Sure enough I pulled in a large northern pike alongside the canoe shouting at Allan to get the net.  Untangling the net from Gilbert’s feet doing twisting pretzel contortions behind him Allan had the net and put it under the fish. “It’s too big for the net,” he said.  He couldn’t get it under the body but the head and hook got caught in the top of the net.  Gilbert was looking the fish right in it’s glassy eyes threatening to jump overboard then suddenly the hook was free in the net and the fish was lying across the opening.. “Quck grab the gils, “ I said.
“I’m not putting my fingers near those teeth, “ said Allen as Gilbert whined and the fished impatient took a massive flick of it’s whale sized tail to Jonah into the reaches of Hay Bay.
“I wanted to eat that fish. “ I said to Allen, “I never knew you were a catch and release sort of Eastern guy.”
“You didn’t pull it up beside me where I could get the net under it. I should have just used the camera to show it wasn’t all that big.”
“Admit it, you’re too weak to lift such a mighty fish."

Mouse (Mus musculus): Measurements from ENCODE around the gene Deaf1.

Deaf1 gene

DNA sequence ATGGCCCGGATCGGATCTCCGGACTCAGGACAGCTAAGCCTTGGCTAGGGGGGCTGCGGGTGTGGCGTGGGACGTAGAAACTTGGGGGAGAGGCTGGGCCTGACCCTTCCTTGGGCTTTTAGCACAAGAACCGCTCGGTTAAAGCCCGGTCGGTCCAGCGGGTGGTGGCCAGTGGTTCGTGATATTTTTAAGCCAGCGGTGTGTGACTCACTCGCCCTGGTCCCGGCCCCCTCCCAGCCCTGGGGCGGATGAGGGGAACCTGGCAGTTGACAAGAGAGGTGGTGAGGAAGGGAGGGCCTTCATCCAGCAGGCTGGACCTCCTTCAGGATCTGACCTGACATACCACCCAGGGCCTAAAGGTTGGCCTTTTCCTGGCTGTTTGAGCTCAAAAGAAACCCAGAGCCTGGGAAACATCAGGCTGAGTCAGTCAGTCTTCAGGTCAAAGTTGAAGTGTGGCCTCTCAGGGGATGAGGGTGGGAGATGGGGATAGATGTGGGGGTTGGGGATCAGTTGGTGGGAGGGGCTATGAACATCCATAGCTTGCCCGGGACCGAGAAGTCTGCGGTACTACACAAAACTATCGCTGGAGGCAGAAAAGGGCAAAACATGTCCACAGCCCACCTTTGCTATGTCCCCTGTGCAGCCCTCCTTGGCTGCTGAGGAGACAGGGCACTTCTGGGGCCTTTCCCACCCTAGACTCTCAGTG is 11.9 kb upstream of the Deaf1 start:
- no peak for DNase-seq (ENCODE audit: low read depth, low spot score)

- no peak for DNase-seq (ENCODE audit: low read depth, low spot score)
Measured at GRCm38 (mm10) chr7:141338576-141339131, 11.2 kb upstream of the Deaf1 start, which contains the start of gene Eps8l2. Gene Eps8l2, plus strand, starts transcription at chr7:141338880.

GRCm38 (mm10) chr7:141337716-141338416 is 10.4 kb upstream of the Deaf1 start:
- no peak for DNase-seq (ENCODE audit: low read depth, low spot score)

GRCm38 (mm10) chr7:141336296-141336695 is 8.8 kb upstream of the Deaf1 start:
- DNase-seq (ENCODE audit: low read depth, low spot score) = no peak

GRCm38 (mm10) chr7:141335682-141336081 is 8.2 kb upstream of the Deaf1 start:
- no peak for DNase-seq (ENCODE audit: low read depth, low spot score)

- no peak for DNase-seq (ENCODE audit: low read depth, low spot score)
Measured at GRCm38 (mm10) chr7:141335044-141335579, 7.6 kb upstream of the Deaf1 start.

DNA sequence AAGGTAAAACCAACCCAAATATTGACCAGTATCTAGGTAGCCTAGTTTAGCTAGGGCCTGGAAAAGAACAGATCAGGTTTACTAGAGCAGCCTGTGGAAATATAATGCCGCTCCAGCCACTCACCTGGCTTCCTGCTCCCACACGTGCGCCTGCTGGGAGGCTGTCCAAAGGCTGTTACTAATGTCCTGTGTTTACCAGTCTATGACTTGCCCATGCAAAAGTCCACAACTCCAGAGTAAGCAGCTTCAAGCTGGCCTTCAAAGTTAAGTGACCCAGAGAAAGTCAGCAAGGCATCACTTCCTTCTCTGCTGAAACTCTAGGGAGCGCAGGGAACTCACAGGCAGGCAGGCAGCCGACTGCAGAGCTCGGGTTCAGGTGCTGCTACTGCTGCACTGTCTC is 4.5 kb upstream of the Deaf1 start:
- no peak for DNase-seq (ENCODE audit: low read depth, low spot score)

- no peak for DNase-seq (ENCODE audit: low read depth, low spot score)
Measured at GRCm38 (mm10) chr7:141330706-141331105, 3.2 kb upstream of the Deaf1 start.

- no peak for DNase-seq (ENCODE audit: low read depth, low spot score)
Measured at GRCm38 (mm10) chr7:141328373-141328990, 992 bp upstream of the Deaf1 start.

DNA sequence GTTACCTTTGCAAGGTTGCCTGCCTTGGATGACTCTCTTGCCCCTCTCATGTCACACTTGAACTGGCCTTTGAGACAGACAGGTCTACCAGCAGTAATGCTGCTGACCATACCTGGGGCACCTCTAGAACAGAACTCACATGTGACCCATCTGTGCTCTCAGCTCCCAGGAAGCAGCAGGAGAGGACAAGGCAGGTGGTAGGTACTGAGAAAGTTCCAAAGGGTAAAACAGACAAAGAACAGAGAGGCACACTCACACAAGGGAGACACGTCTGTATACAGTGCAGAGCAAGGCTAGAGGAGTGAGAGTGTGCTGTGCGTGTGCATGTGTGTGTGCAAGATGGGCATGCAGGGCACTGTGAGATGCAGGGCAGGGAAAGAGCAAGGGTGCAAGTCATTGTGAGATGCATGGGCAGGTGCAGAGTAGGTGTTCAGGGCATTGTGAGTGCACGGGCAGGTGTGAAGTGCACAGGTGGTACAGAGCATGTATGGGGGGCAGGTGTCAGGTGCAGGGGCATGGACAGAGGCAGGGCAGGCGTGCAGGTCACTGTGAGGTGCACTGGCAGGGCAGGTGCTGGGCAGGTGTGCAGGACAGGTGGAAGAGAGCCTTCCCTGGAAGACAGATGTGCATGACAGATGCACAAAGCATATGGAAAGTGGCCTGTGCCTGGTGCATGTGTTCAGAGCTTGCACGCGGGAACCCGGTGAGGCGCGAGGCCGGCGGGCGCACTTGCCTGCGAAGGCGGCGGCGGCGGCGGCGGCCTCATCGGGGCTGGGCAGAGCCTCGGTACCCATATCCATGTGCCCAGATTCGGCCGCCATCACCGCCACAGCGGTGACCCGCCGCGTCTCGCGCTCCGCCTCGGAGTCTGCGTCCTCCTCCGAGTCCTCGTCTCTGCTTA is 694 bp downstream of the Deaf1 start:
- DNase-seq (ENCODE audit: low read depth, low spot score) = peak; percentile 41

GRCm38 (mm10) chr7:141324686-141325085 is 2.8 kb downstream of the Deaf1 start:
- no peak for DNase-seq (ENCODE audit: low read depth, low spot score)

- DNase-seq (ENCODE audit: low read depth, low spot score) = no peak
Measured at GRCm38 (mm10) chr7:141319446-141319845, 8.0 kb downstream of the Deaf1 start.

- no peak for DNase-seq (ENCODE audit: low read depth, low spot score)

With all that excitement and all following casts catching weeds we paddled back to the dock.  Ron had again left his tractor and rotor tilling to stand on his now decked dock with Eva waiting for the return of the Canadian couer de bois.  Eva and Gilbert were ecstatic with the reunion and yet another excuse to run wild circles all over the property.  Exhausted I collapsed in Ron’s great leather chair and watched pink finch and blue jays avail themselves of the feeder outside the main window.  I love looking out on the lake between the wedge of forest.  Every once in a while Ron came by on his mini  orange Scots by John Deere tractor to deposit wood by the door.  Allan collected it and stacked it by the fireplace. I enjoyed the warmth while Adell made a roast beef dinner which we all enjoyed later at the dining table.